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  • Writer's pictureKelly Marks

Girls In Cars

One year when Madi was little, on the day after Christmas, Paul went to South Carolina to play golf with some family friends. In the little town of Camden, an old man turned left directly into Paul‘s car.


Paul was doing 22 mph, and yet they counted his car as totaled. I don’t want to say it must not have been worth much because you can figure that out for yourself.


I put Madi in her car seat, and we took off to pick him up. We went to the lot where they had towed his car, and he cleaned it out. He removed his CDs and coins and jackets and unused golf clubs.


A few days later, Paul negotiated online with the Honda dealership in Charlotte. He bought a brand new Civic. Beautiful car. I dropped him off at the dealership; he paid and drove home. It was the first time he had driven it. He never even went in for a test drive.


On the way home he realized he didn’t like the way his right leg hit against the console. When he got home, he told me he wanted to take my old car, and I could have the new one.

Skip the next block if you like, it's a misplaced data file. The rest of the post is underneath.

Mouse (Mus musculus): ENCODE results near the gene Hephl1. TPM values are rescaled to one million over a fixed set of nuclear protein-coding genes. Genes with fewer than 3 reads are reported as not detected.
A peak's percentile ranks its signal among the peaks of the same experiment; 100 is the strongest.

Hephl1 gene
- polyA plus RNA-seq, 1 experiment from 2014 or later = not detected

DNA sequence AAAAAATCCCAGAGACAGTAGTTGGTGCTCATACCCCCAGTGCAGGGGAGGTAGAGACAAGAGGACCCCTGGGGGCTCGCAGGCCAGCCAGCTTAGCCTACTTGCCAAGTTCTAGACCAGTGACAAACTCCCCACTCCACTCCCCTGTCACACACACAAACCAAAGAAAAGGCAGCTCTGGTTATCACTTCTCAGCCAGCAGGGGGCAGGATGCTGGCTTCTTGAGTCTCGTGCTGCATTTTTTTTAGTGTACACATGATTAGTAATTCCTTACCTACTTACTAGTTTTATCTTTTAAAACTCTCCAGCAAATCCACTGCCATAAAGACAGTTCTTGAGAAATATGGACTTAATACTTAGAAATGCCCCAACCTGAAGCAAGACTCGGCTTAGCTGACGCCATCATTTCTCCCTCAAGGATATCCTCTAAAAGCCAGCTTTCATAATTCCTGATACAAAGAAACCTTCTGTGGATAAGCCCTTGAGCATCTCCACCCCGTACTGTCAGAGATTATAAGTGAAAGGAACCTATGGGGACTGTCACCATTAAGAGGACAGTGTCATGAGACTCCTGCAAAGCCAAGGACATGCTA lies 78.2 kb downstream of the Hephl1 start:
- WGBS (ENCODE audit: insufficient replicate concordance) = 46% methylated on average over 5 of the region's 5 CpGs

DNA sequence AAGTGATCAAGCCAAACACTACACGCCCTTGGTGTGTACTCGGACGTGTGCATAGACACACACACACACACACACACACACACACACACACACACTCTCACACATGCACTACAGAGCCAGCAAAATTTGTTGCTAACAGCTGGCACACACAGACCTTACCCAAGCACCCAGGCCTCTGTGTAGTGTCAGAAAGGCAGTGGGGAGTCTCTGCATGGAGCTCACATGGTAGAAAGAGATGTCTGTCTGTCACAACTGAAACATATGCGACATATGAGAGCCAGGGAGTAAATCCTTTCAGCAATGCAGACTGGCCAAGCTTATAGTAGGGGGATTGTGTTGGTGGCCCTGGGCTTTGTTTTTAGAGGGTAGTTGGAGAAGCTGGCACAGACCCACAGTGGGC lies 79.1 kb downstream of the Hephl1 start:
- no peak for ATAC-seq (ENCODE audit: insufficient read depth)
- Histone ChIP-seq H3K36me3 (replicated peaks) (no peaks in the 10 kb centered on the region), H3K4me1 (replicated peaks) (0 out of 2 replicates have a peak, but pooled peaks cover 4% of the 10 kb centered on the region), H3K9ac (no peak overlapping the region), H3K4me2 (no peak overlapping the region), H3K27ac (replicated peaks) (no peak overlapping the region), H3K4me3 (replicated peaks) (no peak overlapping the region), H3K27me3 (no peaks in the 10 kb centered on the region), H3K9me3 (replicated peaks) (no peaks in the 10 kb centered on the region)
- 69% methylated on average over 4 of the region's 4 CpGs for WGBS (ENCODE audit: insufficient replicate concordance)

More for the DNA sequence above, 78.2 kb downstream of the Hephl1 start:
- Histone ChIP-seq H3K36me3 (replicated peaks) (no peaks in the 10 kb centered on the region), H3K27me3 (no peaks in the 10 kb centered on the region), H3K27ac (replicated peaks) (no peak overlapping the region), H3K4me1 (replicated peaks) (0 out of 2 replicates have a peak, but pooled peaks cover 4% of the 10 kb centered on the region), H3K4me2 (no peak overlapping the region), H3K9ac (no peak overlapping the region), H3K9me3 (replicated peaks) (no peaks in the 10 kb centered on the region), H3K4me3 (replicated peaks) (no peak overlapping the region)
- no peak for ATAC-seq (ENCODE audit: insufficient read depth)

When all of Madi‘s friends' parents drove minivans, I drove my little Honda. When they upgraded to big SUVs, I drove my little Honda. When they upgraded to midlife crisis vehicles (I may be being a little judge-y there), I drove my little Honda.


That car carried Madi to birthday parties, to school; it carried a ton of Girl Scouts both to and from camping. Madi learned to drive in it.


This past summer the air conditioning went out. It’s 17 years old; it’s already got the high score on the odometer (206,000 miles), and it has become a guessing game as to what is the best value – to fix it or sell it.


Paul has hounded me to do the research, to decide what I want. I went so far as to clean out all the odds and ends, all the treasures that have become part of its interior. I was so depressed the whole time, but I did it. I even made an appointment to sell it but when I called, I realized it was July 4 and the dealerships were all closed. I took it as a sign and put everything back in.


I’m going to think of this as love and loyalty instead of an inordinate attachment. It’s been a great little car, and I really can’t imagine getting rid of it.


Last night my brother-in-law texted and asked what kind of car I was thinking of getting if I ever do. I told him I can’t decide because my heart’s not in it. He asked a few pointed questions, made a few seriously knowledgeable statements. Over 10 years ago, he might have made one tiny honest-to-goodness mistake over who painted the Sistine Chapel but within five minutes, he had researched and explained the ins and outs of the cars I was looking at with better reasoning than I had ever heard. I was intrigued. It might have been the very beginning of peeling my white knuckle hold off of that old steering wheel.







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